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Serving: IA
closeup of weeds in field
CHOOSING HERBICIDES: Using at least two effective modes of action in your herbicide program helps delay development of weed resistance.

6 steps to better weed control

Cropping Systems: Planning next year’s weed management strategy begins this fall.

Recently in Wallaces Farmer, my colleague Meaghan Anderson wrote an excellent article about what went wrong with weed management in 2019 and included tips for moving forward to 2020. Moving forward to 2020 and beyond requires six crucial steps:

1. Weed identification. Weed management for 2020 and beyond started with weed identification during field scouting this year and during harvest. Successful weed management depends on identifying the problematic weeds in the field and developing an effective plan that addresses those weeds. An excellent resource,  Weed Identification Field Guide, Second Edition, can help with this task.

If you are not sure about what you are seeing, weed samples can be sent to Iowa State University’s Plant and Insect Diagnostic Clinic  for a nominal fee.  Follow the directions for collecting and sending samples. 

Or contact your local ISU Extension field agronomist or retail agronomist for help in identification. If difficult-to-control winter annuals, such as horseweed, are present in the fall, managing them in the fall can take pressure off of 2020 weed management strategies.

2. Effective herbicide products. Put careful thought into choosing herbicides. A herbicide that is not effective against the weeds of concern in your fields will provide dismal control. To determine which products are most effective against the identified weeds, use ISU’s 2019 Herbicide Guide for Iowa Corn and Soybean Production, Pages 7-8. The 2020 version will be available in late 2019.

3. Effective herbicide rates. Examine pesticide labels for the application rate information, and use full rates. Be cautious of pre-mixes as they may use reduced rates of active ingredients to keep the product price lower.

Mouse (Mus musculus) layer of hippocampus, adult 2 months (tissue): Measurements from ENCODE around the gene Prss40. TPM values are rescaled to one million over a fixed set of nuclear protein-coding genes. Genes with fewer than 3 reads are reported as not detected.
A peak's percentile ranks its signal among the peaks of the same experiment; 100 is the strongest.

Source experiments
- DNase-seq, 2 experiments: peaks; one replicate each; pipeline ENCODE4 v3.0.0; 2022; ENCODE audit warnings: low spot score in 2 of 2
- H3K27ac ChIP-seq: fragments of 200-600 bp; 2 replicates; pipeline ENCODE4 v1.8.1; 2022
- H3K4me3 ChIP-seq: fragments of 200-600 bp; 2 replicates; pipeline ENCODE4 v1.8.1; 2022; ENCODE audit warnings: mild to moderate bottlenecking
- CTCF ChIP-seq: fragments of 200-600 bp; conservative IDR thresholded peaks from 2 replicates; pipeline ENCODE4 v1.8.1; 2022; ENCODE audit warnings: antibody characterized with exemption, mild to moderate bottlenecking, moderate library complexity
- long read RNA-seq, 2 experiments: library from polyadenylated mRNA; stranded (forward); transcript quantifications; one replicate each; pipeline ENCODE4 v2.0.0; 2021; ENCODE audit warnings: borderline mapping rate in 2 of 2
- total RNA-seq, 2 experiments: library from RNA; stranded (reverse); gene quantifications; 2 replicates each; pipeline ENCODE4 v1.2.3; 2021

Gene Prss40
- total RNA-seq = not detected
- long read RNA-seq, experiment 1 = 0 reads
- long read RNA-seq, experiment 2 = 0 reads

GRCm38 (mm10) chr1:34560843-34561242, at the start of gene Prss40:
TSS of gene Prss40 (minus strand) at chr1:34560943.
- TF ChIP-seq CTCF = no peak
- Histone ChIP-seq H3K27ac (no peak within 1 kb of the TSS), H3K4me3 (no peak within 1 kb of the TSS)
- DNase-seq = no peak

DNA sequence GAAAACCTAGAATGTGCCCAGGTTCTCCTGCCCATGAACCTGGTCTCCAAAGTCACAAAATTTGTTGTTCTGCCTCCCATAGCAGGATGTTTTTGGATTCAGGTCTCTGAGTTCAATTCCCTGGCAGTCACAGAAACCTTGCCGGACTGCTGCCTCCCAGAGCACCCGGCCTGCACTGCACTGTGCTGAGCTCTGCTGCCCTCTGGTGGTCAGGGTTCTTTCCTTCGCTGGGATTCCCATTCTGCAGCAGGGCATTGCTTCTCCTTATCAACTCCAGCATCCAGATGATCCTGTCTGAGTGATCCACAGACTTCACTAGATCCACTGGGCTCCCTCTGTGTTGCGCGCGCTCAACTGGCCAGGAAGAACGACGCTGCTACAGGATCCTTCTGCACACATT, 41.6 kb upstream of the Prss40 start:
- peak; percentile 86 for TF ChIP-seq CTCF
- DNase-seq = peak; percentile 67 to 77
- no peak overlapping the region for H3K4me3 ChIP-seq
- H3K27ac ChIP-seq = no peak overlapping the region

Look at the label of a single active ingredient product and determine the rate of active ingredient applied when the product is applied at the full labeled rate. Then look at the label of the pre-mix to determine the rate of active ingredient applied when the premix product is applied at the full rate. If the rate of active ingredient applied in the pre-mix is much lower than with the single active ingredient product, reduced control may be experienced, and herbicide resistance may be promoted.

Two excellent websites where labels can be viewed to determine ingredients and rates are CDMS and Greenbook.

4. Multiple effective products. ISU’s 2019 Herbicide Guide also contains herbicide group numbers. These numbers are used to identify the site of action of the product. Repeated use of effective products with the same group number promotes the development of weed resistance to the herbicide.

So the long-term management strategy should be to not only use effective products, but also to use products with varying group numbers. To learn more about this concept, ISU Extension and Outreach has created an online course, which focuses on herbicide resistance management.

5. Herbicide application timing. It is critical to have both a strong soil-applied herbicide program and a strong postemergence herbicide program. Follow label directions regarding herbicide application timing and, for postemergence applications, weed size. Improper herbicide application timing can result in poor control of target weeds. Survivors are more likely to have resistance characteristics. The weather in 2019 made this aspect of good weed management difficult or impossible in many places.

6. Weed management program evaluation. Scout the field after the application to determine the success of the strategy being employed. Weed resistance to herbicides does not suddenly appear on a large scale. Herbicide resistance starts small but is often not noticed until it reaches a substantial scale. Catching herbicide resistance while it is on a small scale provides the opportunity to address the issue before it becomes a major problem.

If we follow these six steps, we will have a successful weed management program, and we can prevent, or at least substantially delay, the development of herbicide resistance, which will improve each of our bottom lines.

Schmitt is an ISU Extension field agronomist covering parts of southeast and eastern Iowa. Contact him at vschmitt@iastate.edu.

 

 

 

TAGS: Weeds
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